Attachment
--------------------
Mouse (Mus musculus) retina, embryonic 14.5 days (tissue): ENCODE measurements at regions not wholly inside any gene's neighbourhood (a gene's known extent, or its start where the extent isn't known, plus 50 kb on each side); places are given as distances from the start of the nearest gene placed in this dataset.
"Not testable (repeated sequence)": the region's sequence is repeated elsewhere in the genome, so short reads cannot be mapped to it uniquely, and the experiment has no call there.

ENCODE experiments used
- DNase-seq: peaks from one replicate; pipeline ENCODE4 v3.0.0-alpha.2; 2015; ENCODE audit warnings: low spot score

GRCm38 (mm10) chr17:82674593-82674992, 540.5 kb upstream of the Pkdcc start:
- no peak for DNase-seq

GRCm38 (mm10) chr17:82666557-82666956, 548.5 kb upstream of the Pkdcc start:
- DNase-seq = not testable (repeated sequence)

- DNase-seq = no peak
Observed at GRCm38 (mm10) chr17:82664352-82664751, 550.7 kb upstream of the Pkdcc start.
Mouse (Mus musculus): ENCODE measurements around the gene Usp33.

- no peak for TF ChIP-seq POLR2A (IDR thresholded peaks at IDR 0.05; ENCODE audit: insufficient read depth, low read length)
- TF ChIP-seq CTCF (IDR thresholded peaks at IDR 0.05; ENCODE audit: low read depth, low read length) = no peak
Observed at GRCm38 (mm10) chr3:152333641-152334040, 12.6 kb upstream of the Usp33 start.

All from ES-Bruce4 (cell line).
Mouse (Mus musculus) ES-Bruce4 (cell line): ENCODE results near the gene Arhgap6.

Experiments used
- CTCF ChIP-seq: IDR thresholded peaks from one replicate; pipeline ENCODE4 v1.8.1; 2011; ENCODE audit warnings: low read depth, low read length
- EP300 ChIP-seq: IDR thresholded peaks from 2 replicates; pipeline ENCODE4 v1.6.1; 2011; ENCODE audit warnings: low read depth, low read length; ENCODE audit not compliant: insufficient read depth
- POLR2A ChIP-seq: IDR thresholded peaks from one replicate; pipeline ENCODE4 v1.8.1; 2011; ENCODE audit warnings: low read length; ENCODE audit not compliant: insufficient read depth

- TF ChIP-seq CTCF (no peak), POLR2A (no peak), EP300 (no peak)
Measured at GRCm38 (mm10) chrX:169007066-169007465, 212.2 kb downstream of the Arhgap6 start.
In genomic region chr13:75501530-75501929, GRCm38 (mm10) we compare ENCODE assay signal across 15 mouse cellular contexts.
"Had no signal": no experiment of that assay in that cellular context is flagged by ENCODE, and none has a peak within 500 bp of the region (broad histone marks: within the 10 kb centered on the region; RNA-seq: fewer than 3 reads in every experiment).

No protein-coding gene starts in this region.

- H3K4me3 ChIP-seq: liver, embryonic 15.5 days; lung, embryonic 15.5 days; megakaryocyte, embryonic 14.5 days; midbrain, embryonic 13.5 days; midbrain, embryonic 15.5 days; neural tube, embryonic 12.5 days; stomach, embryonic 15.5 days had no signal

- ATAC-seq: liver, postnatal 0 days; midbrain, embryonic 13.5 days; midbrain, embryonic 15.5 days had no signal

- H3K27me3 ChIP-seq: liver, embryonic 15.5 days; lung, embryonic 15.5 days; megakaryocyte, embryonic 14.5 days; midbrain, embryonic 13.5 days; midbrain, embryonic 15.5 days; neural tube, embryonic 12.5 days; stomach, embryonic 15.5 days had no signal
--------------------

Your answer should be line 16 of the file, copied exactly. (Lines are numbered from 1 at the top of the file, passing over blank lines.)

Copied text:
Mouse (Mus musculus) ES-Bruce4 (cell line): ENCODE results near the gene Arhgap6.